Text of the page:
Review: Sayonara Wild Hearts

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There are a lot of feel-good games out there. There are games that put a smile on your face with touching moments, that warm your heart with intense charm, or simply give you something fun and uplifting to do. Sometimes it’s too obvious what they’re doing, or there are sacrifices elsewhere to keep that cheerfulness going. And then there’s Sayonara Wild Hearts. I’ve played games that made me feel good but not many that were about feeling good, that could make me feel warm and fuzzy through their action, their music, their pacing, their themes, and everything in between. And I can’t think of many that kick this much ass while lifting you up so effectively.

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Somewhere in the world, a young woman has had her heart broken. At the same time, the three major arcana that maintain harmony in the world have had their peace shattered by the appearance of a new arcana. With the last of their power, they grant the young woman the strength to stand against the arcana and her allies, to turn back the chaos and return harmony to the world. But the journey will be a perilous one, delving deep into realms of pure concept and emotion. With each victory the woman’s heart grows stronger, and as she approaches the source of the darkness, she might find something else she’s been missing for far too long.

Sayonara Wild Hearts wears its themes on the sleeves of its technicolor bomber jacket, but even if you don’t pick up on them you’ll get them nicely packaged for you by the finale. What this means for gameplay is about two dozen stages that follow the woman’s intense plunge into Heartbreak Subspace, and emergence into the realms of the marauding arcana. Each of these stages is a breakneck rush through vibrant cities, forests, and freeways filled with hearts to collect and dangers to avoid. They’re all quite different in their structures, as well. Sometimes you’ll be gliding through space, sometimes tearing around on a motorcycle, sometimes leaping across collapsing roadways, or drifting in a muscle car, or flying on a sword, or clinging to a stag.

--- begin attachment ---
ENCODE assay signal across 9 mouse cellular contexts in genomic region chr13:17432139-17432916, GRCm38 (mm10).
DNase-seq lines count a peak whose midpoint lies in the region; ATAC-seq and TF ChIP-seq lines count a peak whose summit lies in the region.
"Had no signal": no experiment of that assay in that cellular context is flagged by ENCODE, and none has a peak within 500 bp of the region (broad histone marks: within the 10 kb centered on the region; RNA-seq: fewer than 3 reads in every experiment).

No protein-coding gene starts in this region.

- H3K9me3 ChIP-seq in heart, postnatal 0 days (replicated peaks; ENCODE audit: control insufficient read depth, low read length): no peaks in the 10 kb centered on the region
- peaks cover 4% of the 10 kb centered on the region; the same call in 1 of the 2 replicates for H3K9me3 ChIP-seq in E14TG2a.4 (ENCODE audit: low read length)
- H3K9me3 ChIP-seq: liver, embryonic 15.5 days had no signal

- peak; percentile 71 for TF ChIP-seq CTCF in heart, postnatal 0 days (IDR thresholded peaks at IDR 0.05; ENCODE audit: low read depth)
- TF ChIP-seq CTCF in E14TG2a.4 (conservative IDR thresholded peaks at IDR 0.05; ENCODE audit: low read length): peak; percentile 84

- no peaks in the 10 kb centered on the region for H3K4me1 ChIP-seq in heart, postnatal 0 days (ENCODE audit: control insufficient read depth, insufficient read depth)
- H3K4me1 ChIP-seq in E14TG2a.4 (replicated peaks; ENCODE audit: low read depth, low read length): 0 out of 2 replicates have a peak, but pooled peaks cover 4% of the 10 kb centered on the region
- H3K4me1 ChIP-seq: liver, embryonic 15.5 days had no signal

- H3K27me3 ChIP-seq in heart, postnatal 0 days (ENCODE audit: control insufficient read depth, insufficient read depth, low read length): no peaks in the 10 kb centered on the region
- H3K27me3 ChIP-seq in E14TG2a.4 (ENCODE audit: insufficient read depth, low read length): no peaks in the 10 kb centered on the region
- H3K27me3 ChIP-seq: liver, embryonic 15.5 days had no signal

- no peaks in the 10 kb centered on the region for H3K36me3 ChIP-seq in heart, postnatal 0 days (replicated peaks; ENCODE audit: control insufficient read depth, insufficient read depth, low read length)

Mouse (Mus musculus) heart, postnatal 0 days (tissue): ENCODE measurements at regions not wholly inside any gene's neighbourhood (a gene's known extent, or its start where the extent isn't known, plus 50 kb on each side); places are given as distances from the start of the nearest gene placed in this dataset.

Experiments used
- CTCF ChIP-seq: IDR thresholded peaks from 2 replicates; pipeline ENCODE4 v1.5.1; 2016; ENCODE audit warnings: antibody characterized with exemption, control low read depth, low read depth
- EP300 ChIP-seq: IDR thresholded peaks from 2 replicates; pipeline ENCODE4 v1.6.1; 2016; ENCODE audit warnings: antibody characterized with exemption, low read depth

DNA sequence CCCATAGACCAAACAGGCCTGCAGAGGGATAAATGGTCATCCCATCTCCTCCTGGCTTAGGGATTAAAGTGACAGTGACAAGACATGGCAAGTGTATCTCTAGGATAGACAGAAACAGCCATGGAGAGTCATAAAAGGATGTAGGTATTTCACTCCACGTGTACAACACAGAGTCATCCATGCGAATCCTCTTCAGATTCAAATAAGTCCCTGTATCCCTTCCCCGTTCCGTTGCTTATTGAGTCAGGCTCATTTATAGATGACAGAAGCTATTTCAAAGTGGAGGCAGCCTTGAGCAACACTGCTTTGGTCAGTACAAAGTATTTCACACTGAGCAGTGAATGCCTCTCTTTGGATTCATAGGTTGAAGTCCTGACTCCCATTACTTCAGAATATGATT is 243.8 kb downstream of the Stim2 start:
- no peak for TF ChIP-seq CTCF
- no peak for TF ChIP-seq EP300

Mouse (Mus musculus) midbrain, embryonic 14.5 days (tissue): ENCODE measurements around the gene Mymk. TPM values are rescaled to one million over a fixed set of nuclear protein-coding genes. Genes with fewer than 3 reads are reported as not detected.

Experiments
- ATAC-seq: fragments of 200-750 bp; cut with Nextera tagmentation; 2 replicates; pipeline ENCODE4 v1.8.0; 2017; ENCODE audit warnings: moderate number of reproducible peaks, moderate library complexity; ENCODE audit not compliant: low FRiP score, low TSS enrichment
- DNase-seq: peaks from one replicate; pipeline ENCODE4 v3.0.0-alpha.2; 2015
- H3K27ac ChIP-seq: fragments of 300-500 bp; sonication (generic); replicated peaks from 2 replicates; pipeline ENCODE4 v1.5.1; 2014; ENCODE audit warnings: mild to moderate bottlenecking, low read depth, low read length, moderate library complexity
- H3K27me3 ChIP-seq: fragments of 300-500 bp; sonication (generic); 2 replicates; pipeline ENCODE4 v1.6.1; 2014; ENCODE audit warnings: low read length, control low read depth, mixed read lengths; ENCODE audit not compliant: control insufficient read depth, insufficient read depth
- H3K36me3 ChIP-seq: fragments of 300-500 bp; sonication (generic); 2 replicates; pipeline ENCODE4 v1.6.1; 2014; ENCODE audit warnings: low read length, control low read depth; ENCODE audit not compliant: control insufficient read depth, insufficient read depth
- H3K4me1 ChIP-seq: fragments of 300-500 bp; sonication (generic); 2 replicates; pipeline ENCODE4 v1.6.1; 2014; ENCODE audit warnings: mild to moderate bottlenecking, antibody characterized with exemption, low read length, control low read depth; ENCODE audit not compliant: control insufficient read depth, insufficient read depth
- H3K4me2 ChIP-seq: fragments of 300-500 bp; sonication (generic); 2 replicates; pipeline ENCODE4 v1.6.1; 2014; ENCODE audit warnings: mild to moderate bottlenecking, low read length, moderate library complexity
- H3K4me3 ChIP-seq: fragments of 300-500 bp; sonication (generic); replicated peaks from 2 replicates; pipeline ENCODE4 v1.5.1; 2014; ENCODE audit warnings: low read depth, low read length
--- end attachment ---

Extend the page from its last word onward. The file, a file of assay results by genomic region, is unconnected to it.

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Every single stage of this game is a beautiful cacophony of sights and sounds surging past you in intense new ways. I’m not kidding about the pace, either, because you’ll usually only have a second or less to react to threats. What makes this work is the music, which always syncs with the flow of a stage. Obviously this will be important when you need to time button presses for leaps or strikes, but it can also signal sharp turns or big jumps ahead. The soundtrack is an intense mix of styles, just like the stages, with some marvelously voiced songs for the big showdown stages. Some of them are really quite heartfelt, and once the themes of the game start to connect with you it’ll really click how much of an emotional journey it all is.

I wish I could elaborate on that, but in the end Sayonara Wild Hearts is something you really, really need to experience for yourself. It’s not just the incredible soundtrack or the intensity of the gameplay. What makes this game special is how it builds all of its action and style to an emotional climax that can rival even the best-written games. There’s a message here for anyone, anywhere, that’s all-inclusive and is sure to lift your spirits with its own power and the power of reaching that point yourself. It’s a fantastic way to spend an hour of your time, and there’s plenty more to do like getting score ranks, finding collectibles, and solving the game’s many riddles once you’ve beaten it. But even without those bells and whistles, I’d keep coming back again and again. Not many games have made me feel so much like a superstar, or made me feel as good about it as this one.

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